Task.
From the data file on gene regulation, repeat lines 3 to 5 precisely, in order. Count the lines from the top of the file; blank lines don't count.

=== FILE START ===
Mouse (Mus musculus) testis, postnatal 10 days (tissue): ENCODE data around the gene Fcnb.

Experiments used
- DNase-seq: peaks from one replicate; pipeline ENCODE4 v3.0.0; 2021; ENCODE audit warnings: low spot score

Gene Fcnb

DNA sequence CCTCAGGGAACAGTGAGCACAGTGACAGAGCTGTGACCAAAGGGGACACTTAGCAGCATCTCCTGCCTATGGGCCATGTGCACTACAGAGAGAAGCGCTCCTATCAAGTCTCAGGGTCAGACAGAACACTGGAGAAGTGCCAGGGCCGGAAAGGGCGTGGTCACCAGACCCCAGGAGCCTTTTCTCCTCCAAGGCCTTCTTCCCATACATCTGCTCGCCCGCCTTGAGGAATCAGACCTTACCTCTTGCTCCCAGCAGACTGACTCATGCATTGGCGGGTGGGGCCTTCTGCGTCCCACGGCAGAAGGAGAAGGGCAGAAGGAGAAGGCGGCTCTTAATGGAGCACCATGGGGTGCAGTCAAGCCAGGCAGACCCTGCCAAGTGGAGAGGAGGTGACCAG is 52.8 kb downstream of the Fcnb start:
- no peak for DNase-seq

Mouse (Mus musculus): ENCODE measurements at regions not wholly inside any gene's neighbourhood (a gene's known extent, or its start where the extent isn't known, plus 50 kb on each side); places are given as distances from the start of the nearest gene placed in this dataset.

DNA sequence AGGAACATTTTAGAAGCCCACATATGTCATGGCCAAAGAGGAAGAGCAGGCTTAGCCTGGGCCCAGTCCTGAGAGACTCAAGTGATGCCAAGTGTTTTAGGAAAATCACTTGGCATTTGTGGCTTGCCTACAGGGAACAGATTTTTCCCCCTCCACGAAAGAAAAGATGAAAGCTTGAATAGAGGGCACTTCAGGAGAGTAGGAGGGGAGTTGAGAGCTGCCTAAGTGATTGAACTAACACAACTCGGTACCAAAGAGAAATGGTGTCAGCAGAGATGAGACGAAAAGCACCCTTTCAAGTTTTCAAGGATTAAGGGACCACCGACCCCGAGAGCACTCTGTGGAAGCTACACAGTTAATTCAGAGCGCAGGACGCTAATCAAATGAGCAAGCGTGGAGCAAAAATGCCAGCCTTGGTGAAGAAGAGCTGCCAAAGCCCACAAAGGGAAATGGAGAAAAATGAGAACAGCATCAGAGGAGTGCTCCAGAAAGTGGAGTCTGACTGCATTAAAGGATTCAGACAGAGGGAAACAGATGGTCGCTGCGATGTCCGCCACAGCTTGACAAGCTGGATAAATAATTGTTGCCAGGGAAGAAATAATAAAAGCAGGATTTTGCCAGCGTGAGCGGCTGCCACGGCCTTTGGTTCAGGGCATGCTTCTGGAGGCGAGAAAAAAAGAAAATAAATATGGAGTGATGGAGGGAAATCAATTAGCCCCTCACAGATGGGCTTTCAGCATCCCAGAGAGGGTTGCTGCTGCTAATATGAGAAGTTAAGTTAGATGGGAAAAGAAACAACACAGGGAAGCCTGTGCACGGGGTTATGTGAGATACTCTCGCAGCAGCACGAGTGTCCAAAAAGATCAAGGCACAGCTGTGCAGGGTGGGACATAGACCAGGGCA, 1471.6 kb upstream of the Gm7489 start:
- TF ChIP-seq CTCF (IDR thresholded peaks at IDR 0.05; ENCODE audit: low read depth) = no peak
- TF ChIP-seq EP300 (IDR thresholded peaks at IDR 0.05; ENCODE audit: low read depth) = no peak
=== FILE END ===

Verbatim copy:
- DNase-seq: peaks from one replicate; pipeline ENCODE4 v3.0.0; 2021; ENCODE audit warnings: low spot score

Gene Fcnb

DNA sequence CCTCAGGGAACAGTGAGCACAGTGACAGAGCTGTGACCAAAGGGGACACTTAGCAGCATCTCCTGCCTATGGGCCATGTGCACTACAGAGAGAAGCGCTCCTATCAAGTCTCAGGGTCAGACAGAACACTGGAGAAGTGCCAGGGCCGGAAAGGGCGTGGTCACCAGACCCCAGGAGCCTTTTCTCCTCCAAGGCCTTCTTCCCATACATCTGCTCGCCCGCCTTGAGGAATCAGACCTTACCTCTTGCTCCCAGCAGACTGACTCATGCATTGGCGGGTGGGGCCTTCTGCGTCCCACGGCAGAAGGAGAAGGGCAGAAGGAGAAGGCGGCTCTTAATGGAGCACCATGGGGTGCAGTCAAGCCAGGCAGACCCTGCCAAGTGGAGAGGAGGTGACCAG is 52.8 kb downstream of the Fcnb start: